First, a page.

April 4, 2011

Welcome to Hong Kong, en route to the Jellypods factory

Posted in Airlines, Competition, Frequent Flyer, Hong Kong, Marketing, Production, Prototyping at 9:20 pm by Kilo

Well here we are safe and sound in Hong Kong, wrapped in the very welcoming arms of the Mira Hotel in Tsim Sha Tsui.

  

With an 11 hour flight and 6 hours of time lapse, we’re adjusting slowly, but it’s hard to stay sitting still in such a vibrant city, so we’re using a day or two to enjoy the sights and sounds: in just one day we managed to see the world’s longest escalators in Soho, scoot around the markets of Gough and Graham Streets where you can buy a bag of frogs (literally), stroll past what was once the world’s most expensive building in Central, visit the former colonial Marine Police HQ at Hutton House, grab Martinis at the 18th floor cocktail bar Cocky, with views across Victoria Harbour to Hong Kong Island, and visit what feels like the world’s largest shopping mall by Star Ferry pier.

 

It’s all very lively and buzzing with energy and once our own bodies catch up we’ll let you know.

*** IMPORTANT NOTE TO BETA TESTER CANDIDATES ***

Those of you subscribed to the Jellypods email news service will know you are the special few who will get the chance to be a Jellypods beta tester, receviing on of the first 25 samples for free – we’ll even pay shipping. So if you haven’t signed up yet, you still have time to do so at www.jellypods.com.

But time is running out, and it’s now important that you sign up right away, as tomorrow’s blog will contain the details of the little challenge we are going to set those of you who want to own a beta sample, allowing you to become one of the first people on the planet to have a Jellypods travel bag.

Because we have more subscribers than Jellypods samples, we have set up a small, fair selection process. It will be very simple, with one component that is kind of skill- based, and one that is kind of time-based. Nothing silly, just a little bit of fun adna fair deadline as we have people reading this all over the planet. But miss the window and you miss the chance to be selected!

So stay carefully tuned in the next 24 hours for an email update!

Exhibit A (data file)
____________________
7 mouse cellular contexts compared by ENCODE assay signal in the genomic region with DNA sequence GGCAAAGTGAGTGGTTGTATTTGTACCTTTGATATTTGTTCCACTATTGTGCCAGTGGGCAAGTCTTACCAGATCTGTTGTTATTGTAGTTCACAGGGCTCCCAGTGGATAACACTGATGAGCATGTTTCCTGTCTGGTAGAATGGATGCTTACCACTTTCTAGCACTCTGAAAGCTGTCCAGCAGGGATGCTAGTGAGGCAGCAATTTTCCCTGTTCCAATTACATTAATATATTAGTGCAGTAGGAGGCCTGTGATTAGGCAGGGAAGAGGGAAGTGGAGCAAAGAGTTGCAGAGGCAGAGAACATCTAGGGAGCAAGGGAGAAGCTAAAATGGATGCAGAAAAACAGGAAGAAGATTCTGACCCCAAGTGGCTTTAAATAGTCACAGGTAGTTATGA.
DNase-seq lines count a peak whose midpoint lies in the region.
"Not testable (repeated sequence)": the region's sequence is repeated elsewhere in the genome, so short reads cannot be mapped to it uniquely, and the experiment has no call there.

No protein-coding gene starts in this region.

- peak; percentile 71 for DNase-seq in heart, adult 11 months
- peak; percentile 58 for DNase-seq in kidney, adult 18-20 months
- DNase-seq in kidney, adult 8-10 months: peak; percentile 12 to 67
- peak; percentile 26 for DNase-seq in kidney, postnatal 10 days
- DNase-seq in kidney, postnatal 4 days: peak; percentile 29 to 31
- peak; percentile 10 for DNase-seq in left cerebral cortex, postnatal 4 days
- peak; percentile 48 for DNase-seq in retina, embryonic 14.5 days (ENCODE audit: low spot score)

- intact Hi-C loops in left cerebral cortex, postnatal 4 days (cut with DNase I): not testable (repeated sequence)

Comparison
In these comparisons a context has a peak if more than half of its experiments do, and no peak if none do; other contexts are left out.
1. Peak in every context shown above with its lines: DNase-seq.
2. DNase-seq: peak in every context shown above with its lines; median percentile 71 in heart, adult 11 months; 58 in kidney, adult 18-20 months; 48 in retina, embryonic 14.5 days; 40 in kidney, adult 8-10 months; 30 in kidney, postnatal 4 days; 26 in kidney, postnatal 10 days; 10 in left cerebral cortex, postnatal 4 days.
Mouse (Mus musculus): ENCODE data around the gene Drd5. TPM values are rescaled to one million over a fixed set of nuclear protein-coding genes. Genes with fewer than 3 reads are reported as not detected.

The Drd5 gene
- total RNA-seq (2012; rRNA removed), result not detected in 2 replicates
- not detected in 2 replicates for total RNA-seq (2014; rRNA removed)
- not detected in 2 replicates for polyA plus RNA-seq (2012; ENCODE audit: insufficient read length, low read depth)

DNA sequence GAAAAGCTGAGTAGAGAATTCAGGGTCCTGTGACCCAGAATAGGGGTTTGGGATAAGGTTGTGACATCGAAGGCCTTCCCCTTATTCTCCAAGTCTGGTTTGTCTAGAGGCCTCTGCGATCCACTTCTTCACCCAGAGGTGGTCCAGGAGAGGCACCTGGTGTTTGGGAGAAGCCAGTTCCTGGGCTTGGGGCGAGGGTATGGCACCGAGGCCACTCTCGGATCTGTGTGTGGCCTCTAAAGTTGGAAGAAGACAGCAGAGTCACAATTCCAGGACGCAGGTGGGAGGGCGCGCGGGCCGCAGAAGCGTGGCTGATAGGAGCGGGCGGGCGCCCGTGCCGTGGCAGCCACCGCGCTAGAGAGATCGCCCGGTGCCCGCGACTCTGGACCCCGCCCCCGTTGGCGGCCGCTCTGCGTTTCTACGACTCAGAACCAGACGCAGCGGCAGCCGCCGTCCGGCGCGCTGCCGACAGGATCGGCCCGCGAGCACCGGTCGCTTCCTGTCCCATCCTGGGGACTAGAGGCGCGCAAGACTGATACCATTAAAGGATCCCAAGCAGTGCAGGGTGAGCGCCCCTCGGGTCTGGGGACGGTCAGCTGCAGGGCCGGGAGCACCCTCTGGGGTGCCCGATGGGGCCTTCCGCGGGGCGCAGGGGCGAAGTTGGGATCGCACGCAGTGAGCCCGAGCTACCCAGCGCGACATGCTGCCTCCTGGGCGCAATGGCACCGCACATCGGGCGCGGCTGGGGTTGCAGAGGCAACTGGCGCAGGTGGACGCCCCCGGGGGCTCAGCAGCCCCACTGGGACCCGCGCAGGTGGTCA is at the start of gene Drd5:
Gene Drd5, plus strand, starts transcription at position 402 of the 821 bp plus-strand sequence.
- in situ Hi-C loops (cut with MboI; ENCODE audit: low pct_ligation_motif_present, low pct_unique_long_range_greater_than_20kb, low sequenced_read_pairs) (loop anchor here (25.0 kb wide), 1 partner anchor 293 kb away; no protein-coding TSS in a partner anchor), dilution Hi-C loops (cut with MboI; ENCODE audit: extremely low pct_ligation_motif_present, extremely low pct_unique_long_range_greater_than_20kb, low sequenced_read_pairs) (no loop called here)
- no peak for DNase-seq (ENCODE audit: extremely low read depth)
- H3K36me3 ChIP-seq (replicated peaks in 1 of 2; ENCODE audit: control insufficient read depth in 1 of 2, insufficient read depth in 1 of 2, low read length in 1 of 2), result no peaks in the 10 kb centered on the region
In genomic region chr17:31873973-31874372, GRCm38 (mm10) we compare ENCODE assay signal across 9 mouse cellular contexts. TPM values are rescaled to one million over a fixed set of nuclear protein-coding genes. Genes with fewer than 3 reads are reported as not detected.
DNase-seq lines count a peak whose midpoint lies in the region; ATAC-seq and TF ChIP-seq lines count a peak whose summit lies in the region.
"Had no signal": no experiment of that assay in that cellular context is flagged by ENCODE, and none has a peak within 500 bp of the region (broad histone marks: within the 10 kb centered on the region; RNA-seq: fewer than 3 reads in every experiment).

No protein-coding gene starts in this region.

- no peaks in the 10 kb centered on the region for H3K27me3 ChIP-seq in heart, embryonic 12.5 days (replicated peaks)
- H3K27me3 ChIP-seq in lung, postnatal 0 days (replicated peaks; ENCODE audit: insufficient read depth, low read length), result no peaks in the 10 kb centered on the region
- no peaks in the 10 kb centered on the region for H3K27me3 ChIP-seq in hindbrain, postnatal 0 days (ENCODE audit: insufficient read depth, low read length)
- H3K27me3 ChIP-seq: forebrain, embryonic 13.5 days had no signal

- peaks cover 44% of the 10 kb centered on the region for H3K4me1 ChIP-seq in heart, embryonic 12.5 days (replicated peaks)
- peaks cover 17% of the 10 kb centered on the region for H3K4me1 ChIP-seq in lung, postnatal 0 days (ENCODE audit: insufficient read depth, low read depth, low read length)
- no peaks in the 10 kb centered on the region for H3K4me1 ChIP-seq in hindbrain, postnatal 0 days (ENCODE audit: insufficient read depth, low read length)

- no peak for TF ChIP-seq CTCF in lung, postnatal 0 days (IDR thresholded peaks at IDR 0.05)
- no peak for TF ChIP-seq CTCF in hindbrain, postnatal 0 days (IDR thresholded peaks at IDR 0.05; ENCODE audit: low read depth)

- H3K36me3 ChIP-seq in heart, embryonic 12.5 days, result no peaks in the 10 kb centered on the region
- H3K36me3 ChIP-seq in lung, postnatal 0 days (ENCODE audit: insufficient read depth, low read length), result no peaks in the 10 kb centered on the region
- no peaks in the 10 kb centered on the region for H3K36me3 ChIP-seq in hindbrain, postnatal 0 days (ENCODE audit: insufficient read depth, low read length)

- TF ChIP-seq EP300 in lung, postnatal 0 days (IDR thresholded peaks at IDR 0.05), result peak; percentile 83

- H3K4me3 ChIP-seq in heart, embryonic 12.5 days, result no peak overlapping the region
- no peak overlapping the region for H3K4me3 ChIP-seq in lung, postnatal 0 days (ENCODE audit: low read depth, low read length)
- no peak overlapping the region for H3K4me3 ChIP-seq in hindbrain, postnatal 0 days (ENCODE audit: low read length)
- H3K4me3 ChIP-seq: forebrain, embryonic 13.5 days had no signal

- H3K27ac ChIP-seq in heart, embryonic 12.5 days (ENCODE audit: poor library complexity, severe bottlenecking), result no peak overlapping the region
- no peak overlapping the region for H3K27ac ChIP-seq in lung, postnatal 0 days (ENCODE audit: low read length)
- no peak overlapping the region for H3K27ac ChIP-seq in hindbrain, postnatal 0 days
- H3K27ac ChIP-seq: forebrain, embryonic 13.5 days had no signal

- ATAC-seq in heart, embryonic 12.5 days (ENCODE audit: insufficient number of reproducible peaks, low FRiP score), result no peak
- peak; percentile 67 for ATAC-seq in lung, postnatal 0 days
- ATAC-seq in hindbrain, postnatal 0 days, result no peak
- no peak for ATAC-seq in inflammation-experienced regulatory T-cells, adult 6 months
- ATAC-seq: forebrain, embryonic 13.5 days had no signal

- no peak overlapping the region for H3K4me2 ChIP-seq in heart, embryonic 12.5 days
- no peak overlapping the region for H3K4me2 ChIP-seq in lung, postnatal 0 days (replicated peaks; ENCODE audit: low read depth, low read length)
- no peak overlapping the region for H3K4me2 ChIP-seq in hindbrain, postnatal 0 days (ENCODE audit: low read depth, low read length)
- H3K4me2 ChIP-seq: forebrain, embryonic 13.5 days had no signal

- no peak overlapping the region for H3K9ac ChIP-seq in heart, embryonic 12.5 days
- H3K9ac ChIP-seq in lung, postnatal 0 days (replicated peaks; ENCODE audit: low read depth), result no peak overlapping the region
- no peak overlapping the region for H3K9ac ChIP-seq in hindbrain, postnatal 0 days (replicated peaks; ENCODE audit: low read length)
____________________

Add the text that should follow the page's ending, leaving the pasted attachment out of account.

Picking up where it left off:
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February 26, 2011

Building a better bag

Posted in Airlines, Business model, Competition, Design, Frequent Flyer, Luggage, Strategy at 3:07 pm by Kilo

When we started researching the market for Jellypods, we discovered pretty rapidly that most of the offers available to the frequent traveller today provided solutions that focused on other aspects of the problem. As we went through the process of refining our own product (using the ERIC framework outlined in last week’s blog), we realized that we had ways to be very highly differentiated.

For example, many existing offers use a PVC vinyl bag with a metal zipper that will deteriorate over time and is certainly not 100% waterproof. In other cases the bags themselves were secondary to the main offer – special bottles to hold liquids.

Many of these limitations are enforced due to the use of off-the-shelf bags or bottles that have been re-purposed as travelling bags.

But because Jellypods was designed from a literally blank sheet of paper, we were able to make some deliberate choices during the design process to use more sophisticated raw materials that give Jellypods many advantages.

As examples, we were able to make Jellypods very strong, but still stretchy to accommodate slightly odd shapes; we could embed anti-bacterial agents in the specially-formulated silicone gel; we were able to invent a unique closure mechanism that is both waterproof and doubly-secure; and we were able to use more complex manufacturing processes such as extrusion and liquid injection molding, allowing us to create a something at another level of quality and precision. In all, a Jellypod that will last a lot longer and be more effective in dozens of ways.

Those choices mean that Jellypods are somewhat more expensive to make, but we think that the benefits delivered are well worth the extra cost, and we hope that those choices will make Jellypods stand out and that potential customers will recognize they are getting better value for their money –  a real piece of personal luggage that will last much longer, survive the toughest handling, that can be cleaned really easily and that will protect the traveller from disease and spillage.